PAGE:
Maybe it was in the beginning, when I was sitting in his room. Sometimes I had just a T-shirt on. I don’t know. There are lots of questions. Every day I’m still thinking: “When was I contaminated?”

Q: Why do you single out that patient?

A: I saw three patients who were positive. Unfortunately they all died. After seeing the first two ones, I was quarantined, and I went through the 21 days and was not infected.

Q: When were you diagnosed as positive for Ebola?

A: I started feeling the symptoms on the second of August, a Saturday: high fever, vomiting, and weakness. I didn’t have diarrhea. It went on for 5 days before they could collect the specimen. At that time, the country had only one Ebola treatment unit [ETU] [at the ELWA 2 hospital]. They were really overwhelmed and it was really difficult to find a space. Even for me as a doctor. It was on Friday that they collected the specimen; on Saturday I learned I was positive and was taken to the ETU at ELWA 2.

Q: You were sick at home for week?

A: Yes. The house is just behind the hospital. It was a plus for me, because I had access to the medication, and nurses and people from the pharmacy helped me. I had oral rehydration salts and medication to stop the vomiting. By the day, the weakness was getting worse. In the first 3 days, I was able to manage, but after that, I needed help.

Q: Were you in denial?

A: Three days before my symptoms started, they came to pick up that patient from the hospital and take him to the ETU. Everyone who picked him up, all were worried. We were all living in the compound. They had to monitor us for 21 days. We were all checking our body temperatures. I did not check my temperature because I was so afraid. When I started having the fever, I knew I was infected.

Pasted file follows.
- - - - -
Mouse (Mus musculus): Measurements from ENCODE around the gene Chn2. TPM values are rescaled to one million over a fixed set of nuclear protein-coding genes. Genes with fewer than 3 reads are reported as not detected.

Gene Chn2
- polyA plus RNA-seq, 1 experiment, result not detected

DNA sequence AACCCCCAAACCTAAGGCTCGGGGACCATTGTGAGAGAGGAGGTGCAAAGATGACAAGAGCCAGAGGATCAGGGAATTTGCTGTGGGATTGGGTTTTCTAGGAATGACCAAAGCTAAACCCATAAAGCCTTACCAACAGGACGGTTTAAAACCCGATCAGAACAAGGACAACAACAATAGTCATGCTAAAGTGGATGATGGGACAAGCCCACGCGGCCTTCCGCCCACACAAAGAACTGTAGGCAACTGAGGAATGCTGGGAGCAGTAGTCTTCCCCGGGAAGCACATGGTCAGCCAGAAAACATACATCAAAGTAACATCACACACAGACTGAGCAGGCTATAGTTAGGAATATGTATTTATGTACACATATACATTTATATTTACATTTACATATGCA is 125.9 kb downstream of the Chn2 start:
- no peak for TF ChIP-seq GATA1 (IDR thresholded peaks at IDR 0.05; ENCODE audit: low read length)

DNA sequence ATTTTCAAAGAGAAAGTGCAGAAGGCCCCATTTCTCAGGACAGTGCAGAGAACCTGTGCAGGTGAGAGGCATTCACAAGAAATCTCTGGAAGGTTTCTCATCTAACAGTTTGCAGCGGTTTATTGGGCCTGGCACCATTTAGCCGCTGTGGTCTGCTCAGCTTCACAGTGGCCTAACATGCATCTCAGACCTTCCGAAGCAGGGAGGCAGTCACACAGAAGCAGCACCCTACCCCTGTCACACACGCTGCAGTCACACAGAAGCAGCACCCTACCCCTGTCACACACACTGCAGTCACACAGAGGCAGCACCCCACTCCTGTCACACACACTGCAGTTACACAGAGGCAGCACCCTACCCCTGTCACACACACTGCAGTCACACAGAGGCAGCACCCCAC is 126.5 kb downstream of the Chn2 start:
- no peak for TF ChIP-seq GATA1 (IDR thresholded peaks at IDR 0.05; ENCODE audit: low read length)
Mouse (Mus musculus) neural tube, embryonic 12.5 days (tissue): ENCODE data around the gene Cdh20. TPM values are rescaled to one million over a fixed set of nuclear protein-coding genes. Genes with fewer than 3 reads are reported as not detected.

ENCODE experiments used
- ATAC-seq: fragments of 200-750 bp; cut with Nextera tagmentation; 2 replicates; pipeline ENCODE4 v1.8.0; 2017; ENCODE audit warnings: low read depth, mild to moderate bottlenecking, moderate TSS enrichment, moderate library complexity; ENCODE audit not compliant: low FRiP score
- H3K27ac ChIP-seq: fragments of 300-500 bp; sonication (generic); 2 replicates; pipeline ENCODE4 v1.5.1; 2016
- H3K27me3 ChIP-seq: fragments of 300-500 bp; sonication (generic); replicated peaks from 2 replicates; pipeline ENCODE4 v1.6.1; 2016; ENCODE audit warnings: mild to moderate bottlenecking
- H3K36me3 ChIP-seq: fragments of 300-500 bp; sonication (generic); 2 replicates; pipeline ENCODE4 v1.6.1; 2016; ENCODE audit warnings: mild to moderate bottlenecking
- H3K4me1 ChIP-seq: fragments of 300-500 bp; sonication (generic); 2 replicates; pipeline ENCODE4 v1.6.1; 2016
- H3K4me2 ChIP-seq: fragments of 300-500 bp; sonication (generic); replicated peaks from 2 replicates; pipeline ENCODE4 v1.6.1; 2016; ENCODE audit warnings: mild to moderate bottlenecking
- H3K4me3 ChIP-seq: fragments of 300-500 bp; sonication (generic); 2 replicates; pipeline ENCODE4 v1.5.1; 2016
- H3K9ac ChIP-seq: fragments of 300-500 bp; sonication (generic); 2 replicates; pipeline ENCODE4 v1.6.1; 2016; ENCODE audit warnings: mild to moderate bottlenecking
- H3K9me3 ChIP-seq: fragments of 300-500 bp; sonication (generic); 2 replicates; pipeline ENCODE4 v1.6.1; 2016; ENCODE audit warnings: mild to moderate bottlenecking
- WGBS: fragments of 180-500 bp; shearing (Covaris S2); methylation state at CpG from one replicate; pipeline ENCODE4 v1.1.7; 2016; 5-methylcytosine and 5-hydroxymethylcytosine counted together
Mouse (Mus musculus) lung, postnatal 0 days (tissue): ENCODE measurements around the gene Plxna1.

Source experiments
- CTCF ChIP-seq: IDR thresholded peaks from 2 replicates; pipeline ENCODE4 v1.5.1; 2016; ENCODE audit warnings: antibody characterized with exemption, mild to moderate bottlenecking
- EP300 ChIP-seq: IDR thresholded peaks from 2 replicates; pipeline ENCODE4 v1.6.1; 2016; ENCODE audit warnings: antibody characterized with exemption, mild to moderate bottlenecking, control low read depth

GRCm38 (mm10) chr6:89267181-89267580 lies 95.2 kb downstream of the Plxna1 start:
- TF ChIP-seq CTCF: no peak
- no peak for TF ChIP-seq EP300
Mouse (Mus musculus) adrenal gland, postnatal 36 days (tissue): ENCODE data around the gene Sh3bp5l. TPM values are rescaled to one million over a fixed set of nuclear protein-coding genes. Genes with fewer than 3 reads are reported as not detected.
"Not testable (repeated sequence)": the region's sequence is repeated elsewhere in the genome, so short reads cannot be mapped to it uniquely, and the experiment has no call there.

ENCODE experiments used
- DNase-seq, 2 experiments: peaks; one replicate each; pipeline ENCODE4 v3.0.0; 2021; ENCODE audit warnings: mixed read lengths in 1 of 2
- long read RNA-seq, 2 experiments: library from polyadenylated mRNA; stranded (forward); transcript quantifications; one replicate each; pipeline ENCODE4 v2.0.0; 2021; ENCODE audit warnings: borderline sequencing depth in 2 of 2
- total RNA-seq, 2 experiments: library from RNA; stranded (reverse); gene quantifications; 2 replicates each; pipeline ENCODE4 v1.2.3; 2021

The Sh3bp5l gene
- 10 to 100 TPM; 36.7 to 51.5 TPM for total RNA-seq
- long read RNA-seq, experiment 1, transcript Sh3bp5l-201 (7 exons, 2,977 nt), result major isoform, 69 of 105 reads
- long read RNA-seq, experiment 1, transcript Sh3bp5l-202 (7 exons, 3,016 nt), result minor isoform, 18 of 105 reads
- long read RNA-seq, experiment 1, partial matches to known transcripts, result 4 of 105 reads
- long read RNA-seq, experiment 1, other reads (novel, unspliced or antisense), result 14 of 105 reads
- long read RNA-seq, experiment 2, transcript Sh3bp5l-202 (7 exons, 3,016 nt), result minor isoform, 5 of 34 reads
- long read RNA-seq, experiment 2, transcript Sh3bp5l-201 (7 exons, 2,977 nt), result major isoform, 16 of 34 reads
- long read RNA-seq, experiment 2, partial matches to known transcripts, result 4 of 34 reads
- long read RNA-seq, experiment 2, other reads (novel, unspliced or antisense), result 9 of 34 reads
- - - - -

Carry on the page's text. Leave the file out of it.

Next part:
Q: Were other people you work with infected by same patient?

A: Yes, the person who probably infected all of us was the hospital director, Brother Patrick Nshamdze, who unfortunately died on 2 August. In total two brothers, a Spanish priest, a sister, two nurses, one x-ray tech, one lab tech, and one social worker died. Two other doctors, two sisters, and one orthopedic tech survived. They closed the hospital after the outbreak.

Q: Did you think you were going to die?

A: Yes. The only thing that was coming was my death. I spoke with my wife and kids and we talked and talked and talked. They were very concerned. They were praying for me, encouraging me. It was a very big support. I was praying myself. I was having positive thoughts and started saying even if it was 10% chance for recovery I want to be among the 10%.

Q: You received ZMapp. Do you think it made a difference?

A: I think it helped, but I cannot say for sure. When I went to the Ebola treatment center, I was quite a little bit stable. I was walking. I was not like other patients who were very sick. I was not vomiting or having diarrhea. My own antibodies plus the ZMapp helped me for a speedy recovery. I had three doses and, unfortunately, I had a severe reaction to the medication on the third dose. I think it was a medical error: I did not receive the antiallergy medication they have to give before to minimize side effects.